if form.image1.color
   form.image1.color = false
   form.pushbutton1.visible = false
   form.image1.datasource = ‘filename company1.gif’
Great.  Now we have a flicker-free cool button!

Next we need to add the «pushed in» effect when it has been selected.

For this we need only change the borderstyle of the pushbutton1 from 0 (zero) to 7.

For this we need a new event to fire when the user clicks on the button.  If this were done on a pushbutton, we would use the OnClick event.  Since the event is going to happen to the image1 object, the closest thing available to the OnClick event is the OnLeftMouseDown event.  Right-Click on the image1 and choose inspector.  Click on the event tab and click on the OnleftMouseDown event.  Click the «T» and choose «codeblock»   Click the wrench and click the radiobutton «command».  Get rid of the «null» and type:

this.parent.pushbutton1.borderstyle = 7
this.on = true
Notice the use of «parent».  This is another important aspect of object oriented programming.  We use «parent» for the same reasons we used «this» in the example above.  You may be noticing that we are still using the explicit name «pushbutton1».  Image1 is not formally related to pushbutton1.  True, they are stacked on top of each other and our intention is for them to be related, but as far as the form knows, they are two separate, independent objects.  That means that the image1 object must call the pushbutton by name if it is get tell it to change borderstyles to 7 (the pushed-in look.)  So if there is no formal relationship between pushbutton1 and image1, why do we use the parent reference above.  Wouldn’t the following work as well?
form.pushbutton1.borderstyle = 7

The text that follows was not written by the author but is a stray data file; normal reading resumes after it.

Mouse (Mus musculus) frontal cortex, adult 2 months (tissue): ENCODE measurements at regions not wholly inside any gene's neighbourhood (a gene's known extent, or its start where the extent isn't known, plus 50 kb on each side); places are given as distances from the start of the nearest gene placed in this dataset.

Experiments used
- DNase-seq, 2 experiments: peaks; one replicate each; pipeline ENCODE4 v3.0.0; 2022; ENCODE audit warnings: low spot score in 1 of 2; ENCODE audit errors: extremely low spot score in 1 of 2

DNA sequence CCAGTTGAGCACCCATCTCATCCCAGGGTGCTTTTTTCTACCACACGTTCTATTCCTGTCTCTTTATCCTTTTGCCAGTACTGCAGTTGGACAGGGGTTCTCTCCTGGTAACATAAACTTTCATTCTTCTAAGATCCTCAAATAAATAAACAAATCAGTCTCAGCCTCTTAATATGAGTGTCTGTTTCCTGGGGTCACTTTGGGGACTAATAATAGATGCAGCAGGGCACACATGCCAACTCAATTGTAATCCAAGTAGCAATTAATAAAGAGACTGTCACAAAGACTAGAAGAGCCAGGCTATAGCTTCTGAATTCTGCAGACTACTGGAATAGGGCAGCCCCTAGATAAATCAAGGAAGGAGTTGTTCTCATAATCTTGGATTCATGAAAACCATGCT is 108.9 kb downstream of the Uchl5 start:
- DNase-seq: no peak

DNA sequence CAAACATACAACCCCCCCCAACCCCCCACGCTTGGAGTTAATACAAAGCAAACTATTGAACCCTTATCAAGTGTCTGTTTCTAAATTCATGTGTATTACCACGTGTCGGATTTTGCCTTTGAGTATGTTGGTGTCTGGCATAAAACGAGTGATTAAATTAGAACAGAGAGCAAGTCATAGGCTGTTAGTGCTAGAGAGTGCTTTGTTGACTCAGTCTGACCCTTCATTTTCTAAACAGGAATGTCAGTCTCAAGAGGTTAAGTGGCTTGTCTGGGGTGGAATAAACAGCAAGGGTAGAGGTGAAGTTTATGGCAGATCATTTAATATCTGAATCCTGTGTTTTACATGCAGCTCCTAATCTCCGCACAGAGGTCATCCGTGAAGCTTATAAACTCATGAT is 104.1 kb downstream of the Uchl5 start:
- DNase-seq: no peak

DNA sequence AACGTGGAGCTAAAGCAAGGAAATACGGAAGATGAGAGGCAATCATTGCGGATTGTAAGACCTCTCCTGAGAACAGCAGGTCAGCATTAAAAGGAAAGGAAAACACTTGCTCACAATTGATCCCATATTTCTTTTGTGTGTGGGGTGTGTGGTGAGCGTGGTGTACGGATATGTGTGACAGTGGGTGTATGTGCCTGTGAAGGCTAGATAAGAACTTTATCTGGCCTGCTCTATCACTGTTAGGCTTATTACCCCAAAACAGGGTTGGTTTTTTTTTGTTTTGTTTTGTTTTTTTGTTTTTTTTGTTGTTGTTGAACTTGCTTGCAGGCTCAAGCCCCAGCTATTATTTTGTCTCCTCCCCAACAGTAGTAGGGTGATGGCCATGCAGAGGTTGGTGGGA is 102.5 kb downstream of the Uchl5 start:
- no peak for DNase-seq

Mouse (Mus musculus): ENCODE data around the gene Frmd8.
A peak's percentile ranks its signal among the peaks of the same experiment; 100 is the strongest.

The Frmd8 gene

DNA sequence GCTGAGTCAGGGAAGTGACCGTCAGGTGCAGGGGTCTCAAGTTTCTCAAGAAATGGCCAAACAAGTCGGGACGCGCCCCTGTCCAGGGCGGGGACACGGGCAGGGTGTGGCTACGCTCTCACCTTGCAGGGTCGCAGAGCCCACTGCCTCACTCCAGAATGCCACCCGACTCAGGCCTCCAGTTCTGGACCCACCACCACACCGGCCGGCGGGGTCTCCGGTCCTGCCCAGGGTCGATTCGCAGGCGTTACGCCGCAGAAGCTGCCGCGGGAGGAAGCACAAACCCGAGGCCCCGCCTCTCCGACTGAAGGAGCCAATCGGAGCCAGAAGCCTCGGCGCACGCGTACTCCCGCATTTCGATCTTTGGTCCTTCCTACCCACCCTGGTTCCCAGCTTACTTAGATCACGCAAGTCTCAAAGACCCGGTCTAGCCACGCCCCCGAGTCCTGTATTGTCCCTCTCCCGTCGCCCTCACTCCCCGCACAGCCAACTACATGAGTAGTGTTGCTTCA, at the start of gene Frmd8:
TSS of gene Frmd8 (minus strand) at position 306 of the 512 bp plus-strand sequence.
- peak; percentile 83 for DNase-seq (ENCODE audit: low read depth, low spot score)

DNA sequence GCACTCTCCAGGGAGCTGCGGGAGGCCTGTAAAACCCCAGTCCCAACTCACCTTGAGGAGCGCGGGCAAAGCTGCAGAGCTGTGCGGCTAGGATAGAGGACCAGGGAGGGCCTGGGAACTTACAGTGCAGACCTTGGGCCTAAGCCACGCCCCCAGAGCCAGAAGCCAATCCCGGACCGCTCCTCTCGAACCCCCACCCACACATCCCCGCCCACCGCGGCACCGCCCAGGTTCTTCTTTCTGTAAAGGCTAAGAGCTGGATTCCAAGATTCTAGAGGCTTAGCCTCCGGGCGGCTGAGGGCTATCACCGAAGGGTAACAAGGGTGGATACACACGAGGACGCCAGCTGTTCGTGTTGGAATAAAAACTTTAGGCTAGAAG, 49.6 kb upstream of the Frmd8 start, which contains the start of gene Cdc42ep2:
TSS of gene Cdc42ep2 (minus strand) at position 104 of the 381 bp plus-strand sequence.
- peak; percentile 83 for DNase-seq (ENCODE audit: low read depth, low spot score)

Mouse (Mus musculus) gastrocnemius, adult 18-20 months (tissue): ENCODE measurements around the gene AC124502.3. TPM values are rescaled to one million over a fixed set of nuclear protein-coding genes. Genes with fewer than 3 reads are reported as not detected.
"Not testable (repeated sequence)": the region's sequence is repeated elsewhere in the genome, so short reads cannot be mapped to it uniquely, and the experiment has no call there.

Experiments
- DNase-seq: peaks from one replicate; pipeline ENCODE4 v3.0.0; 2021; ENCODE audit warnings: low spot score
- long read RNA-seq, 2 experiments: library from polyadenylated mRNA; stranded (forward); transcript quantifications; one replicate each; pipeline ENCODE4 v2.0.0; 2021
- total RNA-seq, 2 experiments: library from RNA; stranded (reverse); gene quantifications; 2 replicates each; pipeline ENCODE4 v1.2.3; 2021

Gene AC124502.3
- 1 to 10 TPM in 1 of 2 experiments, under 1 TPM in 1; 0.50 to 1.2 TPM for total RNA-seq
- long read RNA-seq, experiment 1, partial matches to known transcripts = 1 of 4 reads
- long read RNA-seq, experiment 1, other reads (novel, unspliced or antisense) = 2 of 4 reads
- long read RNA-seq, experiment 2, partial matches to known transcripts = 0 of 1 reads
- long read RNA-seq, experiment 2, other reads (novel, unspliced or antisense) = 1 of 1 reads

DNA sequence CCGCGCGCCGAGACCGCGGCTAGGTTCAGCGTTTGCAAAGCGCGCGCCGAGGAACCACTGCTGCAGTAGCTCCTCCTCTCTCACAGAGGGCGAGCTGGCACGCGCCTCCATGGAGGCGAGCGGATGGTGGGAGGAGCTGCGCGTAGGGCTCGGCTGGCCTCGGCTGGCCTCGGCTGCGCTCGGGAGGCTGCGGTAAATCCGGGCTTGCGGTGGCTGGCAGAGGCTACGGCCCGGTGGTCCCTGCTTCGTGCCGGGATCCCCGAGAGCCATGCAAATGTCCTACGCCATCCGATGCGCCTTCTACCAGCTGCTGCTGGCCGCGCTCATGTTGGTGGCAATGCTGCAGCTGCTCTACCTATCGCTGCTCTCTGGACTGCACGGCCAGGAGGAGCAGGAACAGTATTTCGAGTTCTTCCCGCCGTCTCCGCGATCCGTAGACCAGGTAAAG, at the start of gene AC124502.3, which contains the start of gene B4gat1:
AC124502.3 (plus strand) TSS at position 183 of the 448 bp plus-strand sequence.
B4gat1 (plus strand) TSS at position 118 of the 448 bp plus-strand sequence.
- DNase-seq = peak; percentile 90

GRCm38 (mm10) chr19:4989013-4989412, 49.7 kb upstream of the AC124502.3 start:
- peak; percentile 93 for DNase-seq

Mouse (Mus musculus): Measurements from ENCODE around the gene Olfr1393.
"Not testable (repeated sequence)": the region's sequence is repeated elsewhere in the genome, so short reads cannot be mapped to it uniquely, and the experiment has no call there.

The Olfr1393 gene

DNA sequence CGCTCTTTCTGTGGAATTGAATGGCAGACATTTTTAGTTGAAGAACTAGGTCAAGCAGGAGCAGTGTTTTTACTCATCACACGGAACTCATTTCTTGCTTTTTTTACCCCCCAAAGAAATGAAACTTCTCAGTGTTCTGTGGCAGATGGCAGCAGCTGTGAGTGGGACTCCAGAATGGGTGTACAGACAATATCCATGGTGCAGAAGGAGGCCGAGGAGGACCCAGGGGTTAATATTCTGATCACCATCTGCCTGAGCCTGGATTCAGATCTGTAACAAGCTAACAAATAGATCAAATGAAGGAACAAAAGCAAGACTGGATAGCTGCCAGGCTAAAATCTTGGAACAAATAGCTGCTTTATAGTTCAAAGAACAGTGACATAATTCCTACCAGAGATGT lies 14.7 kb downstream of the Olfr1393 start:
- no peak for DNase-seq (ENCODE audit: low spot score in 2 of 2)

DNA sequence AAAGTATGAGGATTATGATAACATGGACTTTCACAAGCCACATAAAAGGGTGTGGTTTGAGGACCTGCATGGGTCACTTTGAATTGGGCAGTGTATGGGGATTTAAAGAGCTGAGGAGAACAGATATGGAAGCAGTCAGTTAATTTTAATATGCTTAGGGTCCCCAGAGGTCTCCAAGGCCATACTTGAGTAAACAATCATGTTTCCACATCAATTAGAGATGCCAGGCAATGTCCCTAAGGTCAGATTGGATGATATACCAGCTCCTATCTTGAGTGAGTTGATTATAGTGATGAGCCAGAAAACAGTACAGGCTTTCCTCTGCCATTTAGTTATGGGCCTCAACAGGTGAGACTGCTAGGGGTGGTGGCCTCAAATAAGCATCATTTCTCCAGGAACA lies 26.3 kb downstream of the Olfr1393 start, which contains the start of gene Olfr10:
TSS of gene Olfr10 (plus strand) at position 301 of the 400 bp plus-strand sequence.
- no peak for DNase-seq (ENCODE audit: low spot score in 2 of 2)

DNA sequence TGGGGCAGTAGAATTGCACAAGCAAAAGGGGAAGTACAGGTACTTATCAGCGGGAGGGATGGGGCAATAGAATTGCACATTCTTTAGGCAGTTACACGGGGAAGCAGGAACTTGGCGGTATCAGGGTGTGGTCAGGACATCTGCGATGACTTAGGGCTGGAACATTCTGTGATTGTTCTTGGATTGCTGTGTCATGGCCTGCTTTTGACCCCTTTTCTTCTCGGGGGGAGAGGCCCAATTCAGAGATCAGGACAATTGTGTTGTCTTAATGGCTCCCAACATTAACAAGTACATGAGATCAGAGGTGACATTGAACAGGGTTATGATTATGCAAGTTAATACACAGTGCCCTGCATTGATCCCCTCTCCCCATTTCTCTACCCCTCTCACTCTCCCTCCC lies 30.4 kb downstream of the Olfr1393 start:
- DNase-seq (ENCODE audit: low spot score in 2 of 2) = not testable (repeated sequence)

this.on = true
Yes, it works as well, but I am thinking ahead.  What good is one cool button?  Usually, we will use them in combinations.  This organization lends itself to using containers to hold groups of related cool buttons.   A container is similar to a form or sub-form.  If you move a container, all the objects inside the container stay together relative to the container.  For instance, if you decided you wanted all the panel of cool buttons currently located down the left side of the form to, instead, be on the right side, simply drag the form to the right side.  That’s it.  No re-coding, no moving of individual objects.  So how does this relate to the use of «parent» above?

It is simple and intuitive to work with containers, but you have to understand the relationship between a container and the objects in the container.  Using the word «parent» refers to the container that holds the current object.  It can be a form.  So if the image1 object refers to «this.parent» and image1’s parent is the form then obviously this.parent is the form. But if you place the cool button in a container, «this.parent» would refer to the container.  The bottom line is that if you use «this.parent» instead of  «form.», the code will work in either a form or any container.

So to recap, this is how we created the cool button

Obtain two image files that are suitably sized, one gray, the other color.  Place a button on the form, get rid of the text.  Put an image on the form.  Set the datasource for the image to the gray image.  Change the alignment to «top left»  Size the image object so that it exactly fits the image it is displaying. Next, position the button underneath the image so that only its borders are showing.  Set the visible property to false.  Create a codeblock on the image’s onOpen event that sets a custom property, called «color», to false.  Add a codeblock in the onMouseMove event that checks if the color property is true.  If it is true, then nothing needs to be done since it is already in color.  If «color» is false, then we need to raise the button (make it visible), show the color image instead of the gray image, and set the «color» property to true since the cool button is now in color.  Next, we need to get the container, whether it is the form, or a container, to make sure the object is not in color and is not raised up.  If the form or container’s onMouseMove event is firing, then the mouse is not over the cool button.  This form or container's OnMouseMove event should check the property «color» of the cool button’s image object.  If it is color, then it should make the pushbutton’s visible property equal to false, and show the gray image.  Finally it should set the «color» property to false since the cool button is no longer shown in color.  Lastly, a codeblock should be attached to the onLeftMouseDown event of the image object which should change the pushbutton’s borderStyle to 7, which gives it a «pushed in» appearance.  Whew!